A "Jai Ho" to Slumdog Millionaire
When I saw Slumdog Millionaire in December, I found myself cringing several times through the film. The graphic display of slums and the ungodly lives of its characters were quite unsettling. Broadly speaking, the film dwells a good bit on the worst of humanity. Sure, the themes of man’s triumph over his circumstances and the search for love were not lost on me. Yet, the gut-wrenching poverty, and the dog-eat-dog world of Jamal and other tender-aged kids did not speak kindly of Indian society.
The film’s gradual rise from a sleeper, low-budget production to the top dog at the Oscars was therefore a bag of mixed feelings. The India that was getting play on the world stage was certainly not one that I was proud of.
The fact that the story is set in Mumbai, my hometown, made it that much more personal and discomforting. My impulsive reaction was to cry foul—that this was not the Mumbai I remember growing up in. But after the momentary reactive phase, I reasoned. Was the film misrepresenting Mumbai? Hardly. Other than a cinematic license for embellishment, there is nothing in it about the city’s slum life that can be categorically challenged.
And yet, I asked myself, what was it that was so fundamentally incongruent between Slumdog’s Mumbai and the Mumbai that I actually grew up in? It struck me that growing up as I did in the city, the world of Jamal was almost as foreign to me as it perhaps is to global audiences. I do say “almost”—because, after all, the sights, sounds and smells of slums are unavoidable in a city like Mumbai. But what is avoidable, and was indeed firmly shutout by the middle-class Indians, was the actual experiencing of the slum world. Remarkably, slums were a part and parcel of our horizons, yet a world apart!
I remember, as a child, renting bicycles during summer vacations from a dingy bike rental and repair shop at the outskirts of one such expanse of slums. We could see the narrow alleys leading into the underbelly of the shantytown. Even though they were less than a football field away from the bicycle shop, they may as well have been another planet.
It is this disconnect that enfranchised Indians have with the slums that may be the reason behind the allegations of “poverty porn” and “slum voyeurism” directed at the film. Since we have a built-in, deeply seeded blind spot for the slum world, we tend to rebel when it is highlighted to the forefront in all its naked authenticity.
Is our discomfort with the setting and subject matter of the film reason enough to lash out at its makers? If it were so, then landmark works of art on dark topics such as the Nazi concentration camps, for instance, would also be suspect. But the fact is, it is not director Danny Boyle’s fault that Mumbai is the way it is; or that we don’t care to acknowledge, much less associate, with that aspect of the city. Nor can Boyle be faulted for choosing to make a compelling film on the dark side of urban India. Just because Boyle is a foreigner doing so doesn’t make him a part of a Judeo-Christian conspiracy to malign India. As far-fetched as it sounds, such allegations routinely and predictably surface each time self-appointed saviors of the India brand have an issue with how the country is portrayed—regardless of the underlying reality.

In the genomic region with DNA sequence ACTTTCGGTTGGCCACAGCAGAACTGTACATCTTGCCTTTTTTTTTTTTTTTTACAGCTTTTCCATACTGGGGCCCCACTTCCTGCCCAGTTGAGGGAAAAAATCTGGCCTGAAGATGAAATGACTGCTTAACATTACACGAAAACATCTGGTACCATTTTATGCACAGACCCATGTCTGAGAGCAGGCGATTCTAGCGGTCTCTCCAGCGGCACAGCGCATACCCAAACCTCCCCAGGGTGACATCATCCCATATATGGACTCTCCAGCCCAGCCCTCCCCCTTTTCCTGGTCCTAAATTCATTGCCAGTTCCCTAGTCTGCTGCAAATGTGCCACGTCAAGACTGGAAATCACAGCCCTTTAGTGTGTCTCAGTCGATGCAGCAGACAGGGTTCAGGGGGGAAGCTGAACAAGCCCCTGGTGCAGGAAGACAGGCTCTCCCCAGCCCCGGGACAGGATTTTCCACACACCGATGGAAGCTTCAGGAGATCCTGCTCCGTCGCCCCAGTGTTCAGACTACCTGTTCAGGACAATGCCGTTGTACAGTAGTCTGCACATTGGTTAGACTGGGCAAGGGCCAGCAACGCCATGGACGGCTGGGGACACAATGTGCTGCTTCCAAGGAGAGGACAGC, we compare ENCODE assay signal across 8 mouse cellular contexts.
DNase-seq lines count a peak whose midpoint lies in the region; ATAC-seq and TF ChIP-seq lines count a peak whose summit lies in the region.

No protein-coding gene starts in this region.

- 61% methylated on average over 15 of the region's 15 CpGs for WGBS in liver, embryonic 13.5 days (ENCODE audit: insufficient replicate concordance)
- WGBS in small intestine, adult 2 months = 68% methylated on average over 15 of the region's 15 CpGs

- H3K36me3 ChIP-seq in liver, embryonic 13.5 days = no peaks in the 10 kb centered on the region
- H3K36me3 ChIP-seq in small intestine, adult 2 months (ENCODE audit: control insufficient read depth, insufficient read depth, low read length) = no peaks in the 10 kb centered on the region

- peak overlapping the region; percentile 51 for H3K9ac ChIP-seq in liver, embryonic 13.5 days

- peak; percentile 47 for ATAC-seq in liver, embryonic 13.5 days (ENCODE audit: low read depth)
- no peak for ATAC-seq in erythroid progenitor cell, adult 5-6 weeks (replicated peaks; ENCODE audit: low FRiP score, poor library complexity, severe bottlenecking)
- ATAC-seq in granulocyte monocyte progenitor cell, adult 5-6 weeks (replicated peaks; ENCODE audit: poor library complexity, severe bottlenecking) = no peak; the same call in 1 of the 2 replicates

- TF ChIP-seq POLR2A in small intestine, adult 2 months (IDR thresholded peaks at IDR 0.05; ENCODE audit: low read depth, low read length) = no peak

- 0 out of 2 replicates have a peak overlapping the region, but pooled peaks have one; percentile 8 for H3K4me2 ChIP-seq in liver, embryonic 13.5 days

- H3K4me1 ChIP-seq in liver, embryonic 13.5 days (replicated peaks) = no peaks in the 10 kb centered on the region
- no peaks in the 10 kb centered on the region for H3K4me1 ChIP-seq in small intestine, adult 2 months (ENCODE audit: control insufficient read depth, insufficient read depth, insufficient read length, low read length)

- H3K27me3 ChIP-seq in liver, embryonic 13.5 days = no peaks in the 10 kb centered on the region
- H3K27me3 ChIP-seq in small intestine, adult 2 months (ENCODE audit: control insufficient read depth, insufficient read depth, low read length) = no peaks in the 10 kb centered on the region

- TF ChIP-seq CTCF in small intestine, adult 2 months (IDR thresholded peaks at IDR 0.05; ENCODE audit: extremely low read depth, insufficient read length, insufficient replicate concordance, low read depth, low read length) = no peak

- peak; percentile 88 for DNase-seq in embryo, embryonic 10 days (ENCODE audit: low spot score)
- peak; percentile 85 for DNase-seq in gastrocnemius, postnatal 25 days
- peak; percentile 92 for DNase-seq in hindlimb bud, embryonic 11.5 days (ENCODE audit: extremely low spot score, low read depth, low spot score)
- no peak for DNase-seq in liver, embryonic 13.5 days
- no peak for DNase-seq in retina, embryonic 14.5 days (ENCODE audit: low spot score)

This penchant amongst some of us for shooting the messenger says more about us than about those whom we criticize. It reveals us as hypocrites. In the absence of Slumdog Millionaire, were we so concerned about slums in India? Why is it that most of us are hardly bothered by the abject poverty in India except when it gets play on the world stage? Yes, we may dispense a few charity dollars now and then towards them, but by and large, we don’t give two hoots about the slums and their residents. But as soon as an outsider puts their plight in the spotlight, we are suddenly bent out of shape.
Once I went through this range of emotions and perceptions, it became easier to celebrate the success of the film. Boyle’s decision to use the squalor of Mumbai as the setting may be nothing more than a passionate storyteller’s search for a gripping tale. But in doing so, he gave an enviable platform to Indian players—the most striking outcome of which was A. R. Rahman’s two Oscars. While these are reasons enough for kudos to Boyle, the heartiest “Jai Ho” goes to him for doing more for India’s slum dwellers than his critics ever could.
-Parthiv N. Parekh
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